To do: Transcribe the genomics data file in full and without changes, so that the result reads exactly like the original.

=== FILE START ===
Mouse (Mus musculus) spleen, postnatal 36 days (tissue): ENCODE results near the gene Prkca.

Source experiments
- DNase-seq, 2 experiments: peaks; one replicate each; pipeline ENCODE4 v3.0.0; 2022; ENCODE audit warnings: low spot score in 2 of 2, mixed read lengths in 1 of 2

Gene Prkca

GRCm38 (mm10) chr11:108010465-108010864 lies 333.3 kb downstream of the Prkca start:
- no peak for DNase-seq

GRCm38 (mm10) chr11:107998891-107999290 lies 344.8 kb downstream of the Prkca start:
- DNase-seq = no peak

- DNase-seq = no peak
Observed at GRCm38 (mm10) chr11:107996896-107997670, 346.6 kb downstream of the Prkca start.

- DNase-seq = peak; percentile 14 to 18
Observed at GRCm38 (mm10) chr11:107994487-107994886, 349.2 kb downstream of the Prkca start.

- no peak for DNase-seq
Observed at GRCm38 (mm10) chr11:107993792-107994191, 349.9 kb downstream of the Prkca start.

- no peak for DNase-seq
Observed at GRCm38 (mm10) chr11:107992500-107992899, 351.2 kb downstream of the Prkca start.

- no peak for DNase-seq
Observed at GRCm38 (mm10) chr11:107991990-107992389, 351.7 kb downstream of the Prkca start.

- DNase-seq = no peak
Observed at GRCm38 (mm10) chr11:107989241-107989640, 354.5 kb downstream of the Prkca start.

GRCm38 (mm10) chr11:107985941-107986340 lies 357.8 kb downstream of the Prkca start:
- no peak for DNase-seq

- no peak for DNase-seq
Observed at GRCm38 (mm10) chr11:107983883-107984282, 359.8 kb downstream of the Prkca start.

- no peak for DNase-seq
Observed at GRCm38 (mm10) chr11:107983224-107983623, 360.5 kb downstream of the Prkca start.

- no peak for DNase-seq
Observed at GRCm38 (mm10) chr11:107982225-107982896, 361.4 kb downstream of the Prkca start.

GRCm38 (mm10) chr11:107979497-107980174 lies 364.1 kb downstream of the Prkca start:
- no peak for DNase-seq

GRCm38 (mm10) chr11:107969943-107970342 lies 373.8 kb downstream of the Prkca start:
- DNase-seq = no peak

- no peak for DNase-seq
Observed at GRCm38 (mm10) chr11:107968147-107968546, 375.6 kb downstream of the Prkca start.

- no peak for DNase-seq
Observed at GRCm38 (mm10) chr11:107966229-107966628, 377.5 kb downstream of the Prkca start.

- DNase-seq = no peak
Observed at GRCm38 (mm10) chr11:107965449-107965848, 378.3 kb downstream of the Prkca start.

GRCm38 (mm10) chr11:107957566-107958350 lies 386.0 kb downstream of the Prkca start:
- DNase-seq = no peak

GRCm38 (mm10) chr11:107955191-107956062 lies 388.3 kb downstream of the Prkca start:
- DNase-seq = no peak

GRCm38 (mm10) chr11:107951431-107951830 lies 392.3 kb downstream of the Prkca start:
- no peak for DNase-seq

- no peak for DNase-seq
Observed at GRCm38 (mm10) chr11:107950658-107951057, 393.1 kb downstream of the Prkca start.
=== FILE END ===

Mouse (Mus musculus) spleen, postnatal 36 days (tissue): ENCODE results near the gene Prkca.

Source experiments
- DNase-seq, 2 experiments: peaks; one replicate each; pipeline ENCODE4 v3.0.0; 2022; ENCODE audit warnings: low spot score in 2 of 2, mixed read lengths in 1 of 2

Gene Prkca

GRCm38 (mm10) chr11:108010465-108010864 lies 333.3 kb downstream of the Prkca start:
- no peak for DNase-seq

GRCm38 (mm10) chr11:107998891-107999290 lies 344.8 kb downstream of the Prkca start:
- DNase-seq = no peak

- DNase-seq = no peak
Observed at GRCm38 (mm10) chr11:107996896-107997670, 346.6 kb downstream of the Prkca start.

- DNase-seq = peak; percentile 14 to 18
Observed at GRCm38 (mm10) chr11:107994487-107994886, 349.2 kb downstream of the Prkca start.

- no peak for DNase-seq
Observed at GRCm38 (mm10) chr11:107993792-107994191, 349.9 kb downstream of the Prkca start.

- no peak for DNase-seq
Observed at GRCm38 (mm10) chr11:107992500-107992899, 351.2 kb downstream of the Prkca start.

- no peak for DNase-seq
Observed at GRCm38 (mm10) chr11:107991990-107992389, 351.7 kb downstream of the Prkca start.

- DNase-seq = no peak
Observed at GRCm38 (mm10) chr11:107989241-107989640, 354.5 kb downstream of the Prkca start.

GRCm38 (mm10) chr11:107985941-107986340 lies 357.8 kb downstream of the Prkca start:
- no peak for DNase-seq

- no peak for DNase-seq
Observed at GRCm38 (mm10) chr11:107983883-107984282, 359.8 kb downstream of the Prkca start.

- no peak for DNase-seq
Observed at GRCm38 (mm10) chr11:107983224-107983623, 360.5 kb downstream of the Prkca start.

- no peak for DNase-seq
Observed at GRCm38 (mm10) chr11:107982225-107982896, 361.4 kb downstream of the Prkca start.

GRCm38 (mm10) chr11:107979497-107980174 lies 364.1 kb downstream of the Prkca start:
- no peak for DNase-seq

GRCm38 (mm10) chr11:107969943-107970342 lies 373.8 kb downstream of the Prkca start:
- DNase-seq = no peak

- no peak for DNase-seq
Observed at GRCm38 (mm10) chr11:107968147-107968546, 375.6 kb downstream of the Prkca start.

- no peak for DNase-seq
Observed at GRCm38 (mm10) chr11:107966229-107966628, 377.5 kb downstream of the Prkca start.

- DNase-seq = no peak
Observed at GRCm38 (mm10) chr11:107965449-107965848, 378.3 kb downstream of the Prkca start.

GRCm38 (mm10) chr11:107957566-107958350 lies 386.0 kb downstream of the Prkca start:
- DNase-seq = no peak

GRCm38 (mm10) chr11:107955191-107956062 lies 388.3 kb downstream of the Prkca start:
- DNase-seq = no peak

GRCm38 (mm10) chr11:107951431-107951830 lies 392.3 kb downstream of the Prkca start:
- no peak for DNase-seq

- no peak for DNase-seq
Observed at GRCm38 (mm10) chr11:107950658-107951057, 393.1 kb downstream of the Prkca start.